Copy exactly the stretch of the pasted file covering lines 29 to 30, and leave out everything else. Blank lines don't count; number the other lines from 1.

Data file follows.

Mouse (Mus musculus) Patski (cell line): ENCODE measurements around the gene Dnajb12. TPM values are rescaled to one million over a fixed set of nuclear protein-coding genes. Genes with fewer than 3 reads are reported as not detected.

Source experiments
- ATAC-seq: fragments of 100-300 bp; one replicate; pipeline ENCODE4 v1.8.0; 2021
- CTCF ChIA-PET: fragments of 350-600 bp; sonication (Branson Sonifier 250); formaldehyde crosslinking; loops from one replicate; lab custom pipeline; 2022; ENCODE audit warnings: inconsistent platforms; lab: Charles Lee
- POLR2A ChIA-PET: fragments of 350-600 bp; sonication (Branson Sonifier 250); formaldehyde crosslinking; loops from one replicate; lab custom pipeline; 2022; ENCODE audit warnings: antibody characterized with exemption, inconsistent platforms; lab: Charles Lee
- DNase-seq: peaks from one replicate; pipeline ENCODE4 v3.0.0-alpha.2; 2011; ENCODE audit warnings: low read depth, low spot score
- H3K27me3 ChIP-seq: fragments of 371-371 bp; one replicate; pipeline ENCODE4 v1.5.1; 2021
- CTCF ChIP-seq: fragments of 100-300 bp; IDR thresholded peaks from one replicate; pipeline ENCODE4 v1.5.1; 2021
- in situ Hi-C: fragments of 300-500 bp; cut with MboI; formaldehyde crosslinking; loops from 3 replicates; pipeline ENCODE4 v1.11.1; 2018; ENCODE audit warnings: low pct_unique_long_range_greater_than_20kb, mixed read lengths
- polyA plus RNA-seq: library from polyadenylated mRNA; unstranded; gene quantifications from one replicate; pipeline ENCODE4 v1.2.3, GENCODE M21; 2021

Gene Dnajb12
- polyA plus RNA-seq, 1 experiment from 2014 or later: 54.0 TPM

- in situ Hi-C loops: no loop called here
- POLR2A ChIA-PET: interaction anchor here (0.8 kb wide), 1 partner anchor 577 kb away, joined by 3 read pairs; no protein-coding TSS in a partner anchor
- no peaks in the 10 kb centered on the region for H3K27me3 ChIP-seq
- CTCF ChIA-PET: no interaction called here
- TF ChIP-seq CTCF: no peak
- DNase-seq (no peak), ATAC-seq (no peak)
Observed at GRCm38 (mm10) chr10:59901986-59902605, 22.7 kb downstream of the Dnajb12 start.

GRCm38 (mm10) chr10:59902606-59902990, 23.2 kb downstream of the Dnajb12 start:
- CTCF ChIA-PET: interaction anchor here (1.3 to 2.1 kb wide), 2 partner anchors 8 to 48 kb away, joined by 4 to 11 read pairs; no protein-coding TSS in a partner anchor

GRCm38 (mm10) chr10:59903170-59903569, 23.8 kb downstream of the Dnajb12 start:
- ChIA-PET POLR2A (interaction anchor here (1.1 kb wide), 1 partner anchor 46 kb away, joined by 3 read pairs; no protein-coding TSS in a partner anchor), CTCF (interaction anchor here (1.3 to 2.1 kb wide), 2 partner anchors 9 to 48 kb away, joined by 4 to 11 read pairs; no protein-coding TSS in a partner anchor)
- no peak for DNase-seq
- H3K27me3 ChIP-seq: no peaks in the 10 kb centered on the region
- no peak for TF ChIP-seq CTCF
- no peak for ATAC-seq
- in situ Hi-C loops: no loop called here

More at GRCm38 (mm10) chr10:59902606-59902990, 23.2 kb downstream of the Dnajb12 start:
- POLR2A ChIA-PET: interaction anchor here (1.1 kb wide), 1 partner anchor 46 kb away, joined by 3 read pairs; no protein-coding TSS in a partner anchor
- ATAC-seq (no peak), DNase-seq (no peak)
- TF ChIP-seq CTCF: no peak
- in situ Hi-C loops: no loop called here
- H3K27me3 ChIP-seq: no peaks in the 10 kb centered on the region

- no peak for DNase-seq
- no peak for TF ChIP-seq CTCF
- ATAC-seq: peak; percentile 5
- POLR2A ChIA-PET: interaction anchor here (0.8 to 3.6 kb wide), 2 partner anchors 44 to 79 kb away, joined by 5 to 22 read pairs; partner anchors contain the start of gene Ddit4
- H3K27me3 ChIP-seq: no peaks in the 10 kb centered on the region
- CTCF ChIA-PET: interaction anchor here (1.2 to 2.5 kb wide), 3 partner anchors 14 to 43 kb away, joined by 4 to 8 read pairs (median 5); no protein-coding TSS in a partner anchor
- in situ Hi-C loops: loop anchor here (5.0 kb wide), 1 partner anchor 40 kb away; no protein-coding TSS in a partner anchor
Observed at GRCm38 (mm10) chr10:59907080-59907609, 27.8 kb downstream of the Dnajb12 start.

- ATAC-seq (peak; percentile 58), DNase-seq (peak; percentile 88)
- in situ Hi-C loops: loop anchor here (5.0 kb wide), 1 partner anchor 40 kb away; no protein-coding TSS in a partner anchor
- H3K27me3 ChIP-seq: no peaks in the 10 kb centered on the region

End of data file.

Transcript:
More at GRCm38 (mm10) chr10:59902606-59902990, 23.2 kb downstream of the Dnajb12 start:
- POLR2A ChIA-PET: interaction anchor here (1.1 kb wide), 1 partner anchor 46 kb away, joined by 3 read pairs; no protein-coding TSS in a partner anchor